To this day, I’m still astounded that this woman, who had four years of college and another two to three years of law school, didn’t have the common sense to save her work periodically as it progressed, and then screamed at people who were only trying to help her.

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Sometimes I’ll Start A Title And I Don’t Even Know Where It’s Going

, , , , , , , | Working | August 13, 2021

I work in a legal aid clinic and we hired a new attorney during the health crisis. We get along great, but almost all of our interaction is over video conferencing, which isn’t the best way to get to know someone. The part of my personality that doesn’t always come through over video conferencing is my tendency to quote from TV and movies in regular conversation. I don’t expect people to always catch the quote and usually do it for my own amusement. It’s something I mostly do when I’m comfortable and have a good relationship with those around me.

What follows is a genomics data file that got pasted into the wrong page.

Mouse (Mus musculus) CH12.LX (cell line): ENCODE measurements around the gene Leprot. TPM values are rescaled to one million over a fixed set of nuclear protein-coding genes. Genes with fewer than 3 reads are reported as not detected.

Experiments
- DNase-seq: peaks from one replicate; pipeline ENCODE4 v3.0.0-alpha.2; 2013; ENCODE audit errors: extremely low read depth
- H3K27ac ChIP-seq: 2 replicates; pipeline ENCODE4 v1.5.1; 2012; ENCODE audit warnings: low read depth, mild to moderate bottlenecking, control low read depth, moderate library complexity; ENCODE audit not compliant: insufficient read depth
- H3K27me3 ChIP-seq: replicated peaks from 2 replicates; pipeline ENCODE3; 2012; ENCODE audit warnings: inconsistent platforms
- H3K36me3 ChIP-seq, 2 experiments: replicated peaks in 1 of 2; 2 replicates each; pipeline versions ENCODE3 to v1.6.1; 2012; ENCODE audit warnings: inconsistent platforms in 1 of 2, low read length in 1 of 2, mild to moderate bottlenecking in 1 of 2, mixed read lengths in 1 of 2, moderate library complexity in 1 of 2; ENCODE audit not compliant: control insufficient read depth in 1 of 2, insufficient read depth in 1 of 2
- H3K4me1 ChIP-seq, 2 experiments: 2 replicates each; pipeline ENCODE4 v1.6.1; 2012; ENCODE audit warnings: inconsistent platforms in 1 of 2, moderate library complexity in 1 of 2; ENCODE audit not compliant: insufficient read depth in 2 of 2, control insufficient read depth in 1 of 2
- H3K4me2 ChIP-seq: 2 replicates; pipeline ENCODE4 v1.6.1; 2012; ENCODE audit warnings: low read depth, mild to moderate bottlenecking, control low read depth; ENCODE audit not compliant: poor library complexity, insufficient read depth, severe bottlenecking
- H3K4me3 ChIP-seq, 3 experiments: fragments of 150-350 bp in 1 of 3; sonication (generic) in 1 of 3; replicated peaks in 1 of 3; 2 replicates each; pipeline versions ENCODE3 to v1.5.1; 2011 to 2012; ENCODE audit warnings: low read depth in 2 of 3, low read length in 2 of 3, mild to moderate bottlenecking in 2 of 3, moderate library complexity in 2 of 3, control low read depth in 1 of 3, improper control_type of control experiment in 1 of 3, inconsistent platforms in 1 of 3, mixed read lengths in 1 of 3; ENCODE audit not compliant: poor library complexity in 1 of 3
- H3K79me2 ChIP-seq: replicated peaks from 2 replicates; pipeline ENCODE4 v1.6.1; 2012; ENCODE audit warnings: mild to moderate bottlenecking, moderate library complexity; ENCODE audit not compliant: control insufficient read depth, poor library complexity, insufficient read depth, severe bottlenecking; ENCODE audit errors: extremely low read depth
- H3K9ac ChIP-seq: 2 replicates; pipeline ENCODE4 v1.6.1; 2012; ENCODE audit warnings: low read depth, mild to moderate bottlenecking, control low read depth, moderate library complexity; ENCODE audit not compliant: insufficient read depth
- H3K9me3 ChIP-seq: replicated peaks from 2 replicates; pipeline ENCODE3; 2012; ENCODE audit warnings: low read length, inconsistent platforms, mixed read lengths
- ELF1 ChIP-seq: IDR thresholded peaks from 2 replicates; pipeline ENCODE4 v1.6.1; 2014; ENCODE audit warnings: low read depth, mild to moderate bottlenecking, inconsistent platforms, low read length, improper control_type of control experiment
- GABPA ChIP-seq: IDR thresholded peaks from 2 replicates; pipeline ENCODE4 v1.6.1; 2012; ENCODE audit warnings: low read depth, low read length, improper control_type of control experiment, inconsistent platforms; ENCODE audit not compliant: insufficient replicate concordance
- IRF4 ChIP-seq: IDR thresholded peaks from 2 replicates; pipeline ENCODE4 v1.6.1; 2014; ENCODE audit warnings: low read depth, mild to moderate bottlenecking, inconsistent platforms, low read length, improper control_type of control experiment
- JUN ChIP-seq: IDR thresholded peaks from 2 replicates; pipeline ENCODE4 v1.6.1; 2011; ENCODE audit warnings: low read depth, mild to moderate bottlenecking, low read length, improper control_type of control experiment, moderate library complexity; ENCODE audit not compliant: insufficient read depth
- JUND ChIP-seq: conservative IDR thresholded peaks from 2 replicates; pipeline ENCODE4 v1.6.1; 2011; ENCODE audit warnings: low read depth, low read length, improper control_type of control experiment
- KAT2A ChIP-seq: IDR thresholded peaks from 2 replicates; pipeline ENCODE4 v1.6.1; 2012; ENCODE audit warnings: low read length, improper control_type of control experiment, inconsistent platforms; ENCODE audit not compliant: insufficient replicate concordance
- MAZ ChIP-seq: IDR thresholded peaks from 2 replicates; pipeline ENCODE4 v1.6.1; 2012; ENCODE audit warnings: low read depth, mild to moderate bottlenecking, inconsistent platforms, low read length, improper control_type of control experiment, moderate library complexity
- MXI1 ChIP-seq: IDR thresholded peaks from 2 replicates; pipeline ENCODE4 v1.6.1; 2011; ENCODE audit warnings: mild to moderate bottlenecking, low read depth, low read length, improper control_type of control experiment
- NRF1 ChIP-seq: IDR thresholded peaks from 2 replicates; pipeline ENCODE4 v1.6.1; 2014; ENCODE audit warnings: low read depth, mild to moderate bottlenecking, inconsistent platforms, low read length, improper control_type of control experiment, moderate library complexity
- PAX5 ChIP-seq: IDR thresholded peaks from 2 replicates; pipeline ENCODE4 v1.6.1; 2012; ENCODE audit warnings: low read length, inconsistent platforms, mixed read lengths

Once we’re all vaccinated, we return to in-person work. The new attorney has just been made the director of our clinic and mentions during our team meeting they’d like to set up a regular meeting with me for the purposes of case review and supervision. 

Director: “I’d like to set up an initial meeting so we can get to know each other a little better and find out what kind of supervision style and schedule will work best for the two of us.”

Me: “It was my understanding that I was not going to be managed.”

The director startles a little bit and throws a look at the other attorney in the room.

Staff Attorney: “It’s a quote from something. Whenever she says something confusing or out of character, there’s a good chance it’s a quote from something.”

Me: *Resignedly* “It’s from The Office.”

Director: “Ah! Got it! Well, that makes me David Wallace… What gave you that idea?”

Me: “We’re gonna get along so well.”

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Not Fluent In The Language Of Love

, , , , , , | Right | July 15, 2021